Work ethic: no off days
Back in Jerry’s World last week, Crite counted the minutes as he watched cameramen scurry from table to table. It was happening again; he could feel it. Beside them, Saquon Barkley’s table cleared out hours earlier. Denzel Ward, the top-drafted cornerback, saw his night end when the Cleveland Browns took him No. 4. Alexander? He was overlooked.
Even as analysts mentioned defensive prospects sliding down the board, his name wasn’t among them.
“He’ll play with that chip on his shoulder,” Fowler said, “and prove to everybody. I guarantee he’s thinking right now, ‘Why was I the second corner taken? I should’ve been first.’ I guarantee he’s thinking that right now in his mind, and he’s going to work to go out there and show everybody why he should’ve been the first corner.”
When the Packers were on the clock at No. 14 overall, Crite had a hunch. He’d seen the latest mock drafts, many projecting Alexander to the Packers. Even more, the night started with a premonition. Walking the red carpet, prospects stopped to spin a wheel-of-fortune-style disk with different NFL teams. Alexander, Crite said, landed on the Packers.
Their table experienced the draft-night rollercoaster in real time. After the Packers traded back in the first round, their mood deflated. It didn’t last long. When the Packers swapped first-round picks with the Seattle Seahawks, Alexander, dressed in a Cardinal red, three-piece suit, glanced at his mom, Tawanda. Crite looked over at Alexander’s father, Earl. “This is it,” he mouthed. Earl nodded in anticipation.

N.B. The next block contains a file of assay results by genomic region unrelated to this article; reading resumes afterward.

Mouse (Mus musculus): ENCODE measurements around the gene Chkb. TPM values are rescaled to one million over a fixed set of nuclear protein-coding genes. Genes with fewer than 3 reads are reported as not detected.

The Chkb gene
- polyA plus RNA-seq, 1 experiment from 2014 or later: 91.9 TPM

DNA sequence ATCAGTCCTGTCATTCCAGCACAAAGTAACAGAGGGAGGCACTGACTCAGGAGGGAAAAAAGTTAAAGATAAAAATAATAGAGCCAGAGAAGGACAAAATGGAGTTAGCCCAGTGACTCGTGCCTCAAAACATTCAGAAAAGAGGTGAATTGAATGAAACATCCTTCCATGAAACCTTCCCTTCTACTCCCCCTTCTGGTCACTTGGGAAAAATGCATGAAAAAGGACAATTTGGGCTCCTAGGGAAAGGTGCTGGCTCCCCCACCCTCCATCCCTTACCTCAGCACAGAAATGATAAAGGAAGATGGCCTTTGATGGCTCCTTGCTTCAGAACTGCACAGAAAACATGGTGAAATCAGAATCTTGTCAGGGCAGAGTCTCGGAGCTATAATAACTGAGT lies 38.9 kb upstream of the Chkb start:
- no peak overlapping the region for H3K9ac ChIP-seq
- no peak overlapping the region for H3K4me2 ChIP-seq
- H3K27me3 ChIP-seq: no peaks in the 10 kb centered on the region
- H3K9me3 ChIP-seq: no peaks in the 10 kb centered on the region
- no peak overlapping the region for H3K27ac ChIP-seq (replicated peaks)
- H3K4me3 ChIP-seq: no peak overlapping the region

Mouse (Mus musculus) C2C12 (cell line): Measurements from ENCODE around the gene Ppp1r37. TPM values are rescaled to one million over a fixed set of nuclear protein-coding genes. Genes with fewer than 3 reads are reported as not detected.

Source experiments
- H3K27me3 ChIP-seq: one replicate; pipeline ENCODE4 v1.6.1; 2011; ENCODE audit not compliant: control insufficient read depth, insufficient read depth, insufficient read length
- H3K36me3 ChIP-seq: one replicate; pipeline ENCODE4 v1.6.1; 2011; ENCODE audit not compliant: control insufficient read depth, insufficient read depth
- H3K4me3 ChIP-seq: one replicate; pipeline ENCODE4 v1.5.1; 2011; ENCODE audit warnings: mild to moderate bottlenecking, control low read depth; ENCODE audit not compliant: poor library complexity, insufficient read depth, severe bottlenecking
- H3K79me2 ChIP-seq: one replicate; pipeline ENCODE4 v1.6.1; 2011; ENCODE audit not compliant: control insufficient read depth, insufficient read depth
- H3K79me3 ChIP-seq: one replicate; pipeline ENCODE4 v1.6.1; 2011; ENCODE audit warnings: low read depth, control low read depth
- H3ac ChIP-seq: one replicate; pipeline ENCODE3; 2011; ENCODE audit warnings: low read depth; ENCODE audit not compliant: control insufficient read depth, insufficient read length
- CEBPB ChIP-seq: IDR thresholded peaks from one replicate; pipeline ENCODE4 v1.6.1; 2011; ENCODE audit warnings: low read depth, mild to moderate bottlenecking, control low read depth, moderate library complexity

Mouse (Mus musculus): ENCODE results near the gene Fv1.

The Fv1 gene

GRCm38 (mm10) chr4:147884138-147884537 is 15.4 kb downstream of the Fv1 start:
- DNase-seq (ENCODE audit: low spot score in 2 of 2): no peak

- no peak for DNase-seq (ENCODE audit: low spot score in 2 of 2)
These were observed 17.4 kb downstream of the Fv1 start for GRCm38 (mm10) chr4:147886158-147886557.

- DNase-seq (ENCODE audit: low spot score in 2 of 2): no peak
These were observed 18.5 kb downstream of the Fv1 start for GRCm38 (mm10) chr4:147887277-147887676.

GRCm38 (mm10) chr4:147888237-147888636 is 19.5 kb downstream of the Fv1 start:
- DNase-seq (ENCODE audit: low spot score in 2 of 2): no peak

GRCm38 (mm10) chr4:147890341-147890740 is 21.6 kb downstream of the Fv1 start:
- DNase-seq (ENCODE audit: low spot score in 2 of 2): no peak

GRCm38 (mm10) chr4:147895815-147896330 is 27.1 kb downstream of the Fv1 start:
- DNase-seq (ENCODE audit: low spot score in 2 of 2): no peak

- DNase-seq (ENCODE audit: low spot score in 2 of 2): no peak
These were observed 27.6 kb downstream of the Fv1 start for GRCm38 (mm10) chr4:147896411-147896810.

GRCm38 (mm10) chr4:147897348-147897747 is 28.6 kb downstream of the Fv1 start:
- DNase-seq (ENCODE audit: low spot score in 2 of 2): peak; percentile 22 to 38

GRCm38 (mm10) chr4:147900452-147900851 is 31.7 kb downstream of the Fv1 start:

Shortly after 10 p.m., three hours after the draft began, commissioner Roger Goodell strode to the podium and announced the Packers selected Alexander with the 18th overall pick. His wait was over. The Packers drafted Alexander to be foundational to their future, validation he’s long sought.
“If you would’ve seen him dancing back stage taking pictures, just that sigh of relief,” Crite said, “it was great to watch. You should’ve seen him running around that field with joy and with excitement.”
A first-round pick might take this week to catch his breath, enjoy a couple days rest before rookie orientation, but Alexander kept working. Crite said he was in the Rocky River weight room Monday, working out. Alexander stopped by a spring practice before leaving for Green Bay, encouraging current players.
Alexander made it this far. He’s not finished. Now, the kid from Mint Hill gets a chance to show doubters what they missed all along.